This article is posted in a strange part of the year (August), but this question comes up usually starting around October: “Should I wait to file bankruptcy until after I receive my tax refund?” Or a variation of this question: “If I file bankruptcy right now, will I lose a portion of my 2014 tax refund?” Often times, people will ask these questions of a bankruptcy lawyer because they may have heard about someone who lost all or a portion of a tax refund as part of the bankruptcy process. These are both legitimate questions, and questions that were much more important before July 2013, the date when Federal exemptions (or laws that protect property) were introduced in Oregon for bankruptcy purposes.
Before Federal bankruptcy exemptions were introduced in 2013 in Oregon (bankruptcy exemptions are laws that protect property), losing a portion or all of a tax refund as part of the bankruptcy process was more prevalent. Before 2013, bankruptcy lawyers had few options when it came to bankruptcy exemption law, and most bankruptcy cases required the use of Oregon exemption law. Under Oregon exemption law, a person could protect all of the Federal Earned Income Credit (EIC) refund and up to $400 of the remaining tax refund. At that point in time, often it made sense to file bankruptcy after you received your tax refund and legitimately used it. This is not the case anymore.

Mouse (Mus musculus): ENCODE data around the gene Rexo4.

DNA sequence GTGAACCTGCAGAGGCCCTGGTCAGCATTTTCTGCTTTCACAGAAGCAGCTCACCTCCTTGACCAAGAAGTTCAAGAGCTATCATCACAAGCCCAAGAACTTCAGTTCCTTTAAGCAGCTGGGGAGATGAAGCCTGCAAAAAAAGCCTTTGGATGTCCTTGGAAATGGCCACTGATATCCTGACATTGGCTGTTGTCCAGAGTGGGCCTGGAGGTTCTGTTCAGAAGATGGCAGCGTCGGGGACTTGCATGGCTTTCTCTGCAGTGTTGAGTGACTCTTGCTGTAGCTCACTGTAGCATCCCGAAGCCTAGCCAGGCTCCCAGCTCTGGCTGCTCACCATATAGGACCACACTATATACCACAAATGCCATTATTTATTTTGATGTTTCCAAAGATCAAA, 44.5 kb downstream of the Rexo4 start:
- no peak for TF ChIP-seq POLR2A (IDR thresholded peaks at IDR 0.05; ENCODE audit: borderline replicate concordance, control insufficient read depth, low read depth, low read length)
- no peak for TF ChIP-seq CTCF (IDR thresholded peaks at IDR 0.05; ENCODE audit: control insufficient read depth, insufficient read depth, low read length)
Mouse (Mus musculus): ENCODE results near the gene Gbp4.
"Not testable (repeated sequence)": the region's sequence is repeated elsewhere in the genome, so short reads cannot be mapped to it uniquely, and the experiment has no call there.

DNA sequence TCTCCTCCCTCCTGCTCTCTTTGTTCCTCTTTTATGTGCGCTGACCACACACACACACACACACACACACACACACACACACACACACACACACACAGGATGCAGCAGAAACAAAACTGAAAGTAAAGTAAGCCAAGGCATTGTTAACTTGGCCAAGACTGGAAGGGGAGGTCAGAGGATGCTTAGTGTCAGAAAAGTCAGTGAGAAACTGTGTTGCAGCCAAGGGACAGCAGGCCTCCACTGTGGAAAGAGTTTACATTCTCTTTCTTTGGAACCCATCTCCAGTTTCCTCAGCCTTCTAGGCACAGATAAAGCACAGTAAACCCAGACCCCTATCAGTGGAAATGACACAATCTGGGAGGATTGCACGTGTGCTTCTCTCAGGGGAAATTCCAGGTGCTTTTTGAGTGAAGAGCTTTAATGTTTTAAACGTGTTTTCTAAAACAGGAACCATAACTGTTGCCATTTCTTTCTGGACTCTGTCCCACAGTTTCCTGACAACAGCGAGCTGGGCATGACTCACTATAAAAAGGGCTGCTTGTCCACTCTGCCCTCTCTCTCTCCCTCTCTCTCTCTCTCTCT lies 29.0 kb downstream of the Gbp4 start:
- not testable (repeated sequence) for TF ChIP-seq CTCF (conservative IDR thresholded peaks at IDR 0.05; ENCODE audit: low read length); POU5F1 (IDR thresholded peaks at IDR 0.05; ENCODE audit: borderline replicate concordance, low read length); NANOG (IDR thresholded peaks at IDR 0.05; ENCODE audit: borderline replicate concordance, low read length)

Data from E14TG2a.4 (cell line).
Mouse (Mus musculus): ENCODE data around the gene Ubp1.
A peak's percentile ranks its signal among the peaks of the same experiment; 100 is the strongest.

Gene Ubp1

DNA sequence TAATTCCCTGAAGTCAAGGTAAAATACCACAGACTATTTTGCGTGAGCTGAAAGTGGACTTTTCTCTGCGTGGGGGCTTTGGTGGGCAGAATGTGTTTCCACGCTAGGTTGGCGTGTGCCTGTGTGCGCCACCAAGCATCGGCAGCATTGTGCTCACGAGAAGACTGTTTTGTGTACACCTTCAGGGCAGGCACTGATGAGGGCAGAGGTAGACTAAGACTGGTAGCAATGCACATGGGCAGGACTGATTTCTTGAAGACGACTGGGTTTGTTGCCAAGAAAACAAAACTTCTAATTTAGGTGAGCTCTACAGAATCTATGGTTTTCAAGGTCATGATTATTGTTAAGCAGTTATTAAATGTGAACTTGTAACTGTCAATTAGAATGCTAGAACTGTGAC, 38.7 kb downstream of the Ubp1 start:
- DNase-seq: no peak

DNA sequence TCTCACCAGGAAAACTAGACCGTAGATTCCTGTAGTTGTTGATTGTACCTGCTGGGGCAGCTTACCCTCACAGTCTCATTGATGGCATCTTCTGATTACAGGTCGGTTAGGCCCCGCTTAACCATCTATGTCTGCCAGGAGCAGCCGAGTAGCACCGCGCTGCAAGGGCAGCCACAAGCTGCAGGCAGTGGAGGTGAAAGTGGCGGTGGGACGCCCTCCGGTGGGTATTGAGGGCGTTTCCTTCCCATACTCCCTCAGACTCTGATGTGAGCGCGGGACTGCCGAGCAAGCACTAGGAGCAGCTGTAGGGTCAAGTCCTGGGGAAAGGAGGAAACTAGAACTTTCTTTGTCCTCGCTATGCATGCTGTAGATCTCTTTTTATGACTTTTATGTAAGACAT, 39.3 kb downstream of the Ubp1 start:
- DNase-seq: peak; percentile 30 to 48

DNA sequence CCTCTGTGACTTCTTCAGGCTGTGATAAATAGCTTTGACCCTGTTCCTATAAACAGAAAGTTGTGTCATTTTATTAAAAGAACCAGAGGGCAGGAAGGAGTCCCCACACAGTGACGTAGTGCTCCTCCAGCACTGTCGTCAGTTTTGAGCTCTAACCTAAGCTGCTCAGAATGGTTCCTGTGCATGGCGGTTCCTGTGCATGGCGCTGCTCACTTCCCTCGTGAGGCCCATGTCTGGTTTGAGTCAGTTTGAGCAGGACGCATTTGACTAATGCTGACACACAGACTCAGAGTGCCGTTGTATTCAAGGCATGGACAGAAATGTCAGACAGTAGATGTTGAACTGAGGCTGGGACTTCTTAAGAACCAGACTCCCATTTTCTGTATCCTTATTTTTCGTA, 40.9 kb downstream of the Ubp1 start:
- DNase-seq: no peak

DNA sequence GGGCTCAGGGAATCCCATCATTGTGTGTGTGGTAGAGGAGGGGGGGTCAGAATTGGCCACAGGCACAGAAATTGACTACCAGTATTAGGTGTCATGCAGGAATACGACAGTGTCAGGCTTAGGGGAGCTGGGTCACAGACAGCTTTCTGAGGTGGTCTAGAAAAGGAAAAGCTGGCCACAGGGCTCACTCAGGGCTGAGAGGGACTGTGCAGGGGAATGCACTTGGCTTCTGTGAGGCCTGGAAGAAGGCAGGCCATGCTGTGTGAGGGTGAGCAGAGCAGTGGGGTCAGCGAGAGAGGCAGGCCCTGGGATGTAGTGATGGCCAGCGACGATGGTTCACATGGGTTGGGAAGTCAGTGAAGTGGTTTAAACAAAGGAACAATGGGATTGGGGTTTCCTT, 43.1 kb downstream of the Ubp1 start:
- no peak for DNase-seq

Under Federal exemptions, one can protect most, if not all, tax refunds, provided we apply the Federal wildcard exemption. This exemption allows an individual to protect $1,225 plus up to $11,500 of unused Homestead exemption in any property. Therefore, hypothetically, a married couple who file bankruptcy together, given the right circumstances, can easily protect a rather large tax refund. This exemption can be used on other property as well, not just the tax refund.
With the advent of Federal exemptions in Oregon for bankruptcy purposes, concerns about protecting tax refunds through a bankruptcy are now much less of an issue than before. With few exceptions, most people are able to protect tax refunds when filing bankruptcy, despite the time of year in which they file a bankruptcy.
If you have questions regarding bankruptcy or assets that may be affected by a bankruptcy filing, please call today for your free bankruptcy consultation with a bankruptcy lawyer in Eugene.
I look forward to hearing from you.
Butcher Law Office, LLC
116 State Highway 99 N #101
Eugene, OR 97402
(541) 762-1967 telephone
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